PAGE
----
Engine oil color can vary and alert you to problems with your motor.

Decoding What Your Engine Oil Color Says About Your Engine Health

You can think of your engine oil color as a sort of unofficial communications channel between what’s going on inside your motor and the outside world. Although not quite as verbose as spark plugs when it comes to tipping you off about the details of internal combustion, oil and the way it looks can help you get an early start on diagnosing a number of potential problems with your engine.

Check out these oil color variations, and what they might be telling you about your motor’s health.

Dark, Thick Engine Oil Color

The oil you pour into your engine is a light amber-like color right out of the bottle, but after spending a few hundred miles inside your motor it starts to darken. This is completely normal, because modern oil contains detergent additives designed to help clear out gunk from inside the motor and then hold it in suspension so it can’t cause any harm. The thing is, the longer you drive between oil changes, the darker your oil will get. Once it starts to noticeably thicken, it signifies that it’s become saturated with particles of dirt and grime and needs to be swapped out soon.

It’s worth noting how dark your oil gets each time you check the dipstick, especially if you drive on dusty roads or under extreme conditions of temperature or performance (such as towing or racing). This helps you discern whether you need to change lubricant before the factory schedule asks you to.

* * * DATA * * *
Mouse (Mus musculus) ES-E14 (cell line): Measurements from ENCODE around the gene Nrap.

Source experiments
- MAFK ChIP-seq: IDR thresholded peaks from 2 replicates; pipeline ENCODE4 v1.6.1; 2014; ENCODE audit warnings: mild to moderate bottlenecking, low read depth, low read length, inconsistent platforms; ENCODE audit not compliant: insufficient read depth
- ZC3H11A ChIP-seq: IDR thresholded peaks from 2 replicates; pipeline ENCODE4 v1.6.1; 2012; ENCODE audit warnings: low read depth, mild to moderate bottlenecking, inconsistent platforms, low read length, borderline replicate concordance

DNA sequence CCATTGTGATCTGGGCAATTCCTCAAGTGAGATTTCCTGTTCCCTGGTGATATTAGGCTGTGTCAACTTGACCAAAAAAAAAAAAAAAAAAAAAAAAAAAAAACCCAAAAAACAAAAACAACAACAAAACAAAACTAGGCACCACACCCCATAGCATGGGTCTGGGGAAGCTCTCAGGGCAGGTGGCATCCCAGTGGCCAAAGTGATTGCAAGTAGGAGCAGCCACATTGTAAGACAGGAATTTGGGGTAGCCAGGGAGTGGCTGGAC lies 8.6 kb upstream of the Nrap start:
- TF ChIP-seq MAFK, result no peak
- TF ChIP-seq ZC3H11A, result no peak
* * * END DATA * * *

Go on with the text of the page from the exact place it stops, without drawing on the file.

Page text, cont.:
Muddy Brown, Creamy or Milky Engine Oil Color

Milky OilWhile dark oil is no cause for immediate alarm, if it happens to turn creamy or brownish, you’re probably looking at a serious problem. This engine oil color indicates that antifreeze from the cooling system has gotten mixed in with your motor’s lubricant — almost always due to a failure of the vehicle’s head gasket. If you notice this unusual oil color, first check your radiator or overflow reservoir to see if it’s low. Next, check the tailpipe for white smoke coming out of the exhaust system.

If one or both of these additional symptoms are present, it’s time to schedule an appointment with your mechanic, and drive as little as possible in the meantime. If the oil looks creamy but you don’t notice any smoke or disappearing coolant, water may have entered your engine elsewhere, which means you’ll still want to visit the garage for an oil change and a more thorough diagnosis.

Check out all the chemical & lubricant products available on NAPA Online or trust one of our 17,000 NAPA AutoCare locations for routine maintenance and repairs. For more information on what your engine oil color says about your engine health, chat with a knowledgeable expert at your local NAPA AUTO PARTS store.

Photo courtesy of Flickr.

about author

Benjamin Hunting

Having been bitten by the car bug at a young age, I spent my formative years surrounded by Studebakers at car shows across Quebec and the northeastern United States. Over ten years of racing, restoring, and obsessing over automobiles lead me to balance science writing and automotive journalism full time.  I currently contribute as an editor to several online and print automotive publications, and I also write and consult for the pharmaceutical and medical device industry.

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